When I posted my three-way RAW converter comparison yesterday, I pitted Lightroom 5 against DxO Optics Pro 9 and Capture One Pro 7. A few people have pointed out to me since then that I didn’t include Aperture. I thought at the time that three was enough, but now I wish I’d squeezed Aperture in too!

So I’m doing a follow-up Aperture vs Lightroom post today . I’m not going to do all four RAW converters side by side, I’m just going to compare it with its chief rival, Lightroom. I’m using the same format for the tests and the results, so you can still make comparisons with yesterday’s images. Don’t forget to click on the images to see full-size versions.

Just to clarify, I’m not comparing all the editing tools in these programs. I simply want to know which gives the best results straight from the box with the software’s default profile for that camera. DxO Optics Pro and Capture One Pro are powerful but specialised tools (though Capture One Pro now does image cataloguing), and I see Aperture and Lightroom as the main rivals in the all-in-one image cataloguing and editing market.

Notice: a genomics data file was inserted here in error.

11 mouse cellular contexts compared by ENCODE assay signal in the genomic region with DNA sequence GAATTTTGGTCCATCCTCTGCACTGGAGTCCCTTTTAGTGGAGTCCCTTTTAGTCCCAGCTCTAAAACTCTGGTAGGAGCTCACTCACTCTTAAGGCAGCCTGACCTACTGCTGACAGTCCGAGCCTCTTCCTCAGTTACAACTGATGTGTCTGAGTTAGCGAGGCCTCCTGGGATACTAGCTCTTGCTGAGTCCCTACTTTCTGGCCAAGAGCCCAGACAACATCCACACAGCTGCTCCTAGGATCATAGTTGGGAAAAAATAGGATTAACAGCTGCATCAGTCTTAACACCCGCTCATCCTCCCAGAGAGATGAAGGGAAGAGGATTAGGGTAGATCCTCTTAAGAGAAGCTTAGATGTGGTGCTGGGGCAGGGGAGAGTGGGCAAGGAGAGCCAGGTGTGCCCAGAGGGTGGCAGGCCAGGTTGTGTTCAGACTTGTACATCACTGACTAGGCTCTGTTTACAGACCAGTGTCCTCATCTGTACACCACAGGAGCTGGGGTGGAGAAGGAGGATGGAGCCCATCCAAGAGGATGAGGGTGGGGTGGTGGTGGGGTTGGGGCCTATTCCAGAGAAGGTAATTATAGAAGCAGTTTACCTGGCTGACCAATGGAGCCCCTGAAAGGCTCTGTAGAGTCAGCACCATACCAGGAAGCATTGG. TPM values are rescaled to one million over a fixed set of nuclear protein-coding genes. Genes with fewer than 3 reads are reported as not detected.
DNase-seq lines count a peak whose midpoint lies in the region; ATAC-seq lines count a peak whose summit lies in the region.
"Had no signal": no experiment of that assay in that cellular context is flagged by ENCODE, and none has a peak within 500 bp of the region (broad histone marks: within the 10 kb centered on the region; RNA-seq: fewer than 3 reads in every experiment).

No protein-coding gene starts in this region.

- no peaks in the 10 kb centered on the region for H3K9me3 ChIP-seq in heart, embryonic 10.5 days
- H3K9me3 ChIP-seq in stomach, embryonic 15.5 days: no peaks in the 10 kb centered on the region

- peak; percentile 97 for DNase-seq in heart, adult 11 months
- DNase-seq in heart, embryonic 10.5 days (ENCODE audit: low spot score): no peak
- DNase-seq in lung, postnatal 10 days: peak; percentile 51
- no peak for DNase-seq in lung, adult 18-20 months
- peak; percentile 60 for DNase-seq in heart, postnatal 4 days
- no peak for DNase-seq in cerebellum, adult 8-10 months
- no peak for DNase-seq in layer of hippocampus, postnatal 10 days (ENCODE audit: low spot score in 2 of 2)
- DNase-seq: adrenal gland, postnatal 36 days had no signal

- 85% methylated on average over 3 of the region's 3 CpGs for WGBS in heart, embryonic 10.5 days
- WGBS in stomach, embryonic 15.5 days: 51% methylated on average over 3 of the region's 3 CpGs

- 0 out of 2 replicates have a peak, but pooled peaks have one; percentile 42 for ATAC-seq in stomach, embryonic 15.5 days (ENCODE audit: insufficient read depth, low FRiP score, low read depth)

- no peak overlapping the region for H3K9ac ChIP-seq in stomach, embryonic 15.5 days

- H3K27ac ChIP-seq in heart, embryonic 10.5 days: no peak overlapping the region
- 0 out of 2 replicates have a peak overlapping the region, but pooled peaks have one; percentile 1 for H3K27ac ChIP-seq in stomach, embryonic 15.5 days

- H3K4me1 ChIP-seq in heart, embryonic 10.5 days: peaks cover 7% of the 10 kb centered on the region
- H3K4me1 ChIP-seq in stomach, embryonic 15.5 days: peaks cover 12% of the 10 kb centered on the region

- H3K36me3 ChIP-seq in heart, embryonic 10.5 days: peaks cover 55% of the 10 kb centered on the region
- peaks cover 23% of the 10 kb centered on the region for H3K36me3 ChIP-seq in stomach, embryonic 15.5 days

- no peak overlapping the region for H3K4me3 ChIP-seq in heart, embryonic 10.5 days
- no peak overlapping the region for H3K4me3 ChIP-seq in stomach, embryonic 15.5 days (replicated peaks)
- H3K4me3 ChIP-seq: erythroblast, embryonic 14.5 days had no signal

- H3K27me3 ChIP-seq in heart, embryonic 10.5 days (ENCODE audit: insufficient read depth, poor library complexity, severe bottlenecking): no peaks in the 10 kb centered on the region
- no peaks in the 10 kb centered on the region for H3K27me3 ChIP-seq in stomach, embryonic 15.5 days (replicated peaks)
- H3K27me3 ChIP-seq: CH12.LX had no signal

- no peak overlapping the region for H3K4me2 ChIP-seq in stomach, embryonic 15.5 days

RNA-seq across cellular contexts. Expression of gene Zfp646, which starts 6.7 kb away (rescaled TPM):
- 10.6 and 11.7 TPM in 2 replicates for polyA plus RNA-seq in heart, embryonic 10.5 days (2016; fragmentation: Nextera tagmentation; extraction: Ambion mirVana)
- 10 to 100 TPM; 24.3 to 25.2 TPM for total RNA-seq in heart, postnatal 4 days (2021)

01 Colour rendition

Aperture vs Lightroom

I found yesterday that Lightroom’s rendition of blue skies was slightly more cyan than the rest, and it’s the same this time when it’s compared to Aperture. Otherwise, the colour rendition is very similar.

02 Highlight recovery

Aperture vs Lightroom

I was disappointed by Lightroom’s performance in my previous test, and it doesn’t compare that well with Aperture here. Aperture has recovered subtle detail in the brightest parts of the clouds in this overexposed image, but Lightroom has been unable to do the same. I was careful to recover as much detail as possible, but this was as far as I could go before the highlights became off-white and the transition to ‘blown’ areas became even more obvious. It was a tall order anyway, and Lightroom has, I’d estimate, recovered about 1EV of highlight detail, but Aperture has done slightly better.

03 Detail rendition 1

Aperture vs Lightroom

On the other hand, Lightroom has produced sharper fine detail. Aperture’s default sharpening level seems quite low, and although Lightroom didn’t do too well agains the other two in yesterday’s post, it comes out the winner here. The number on the boat’s cabin is much more clearly defined.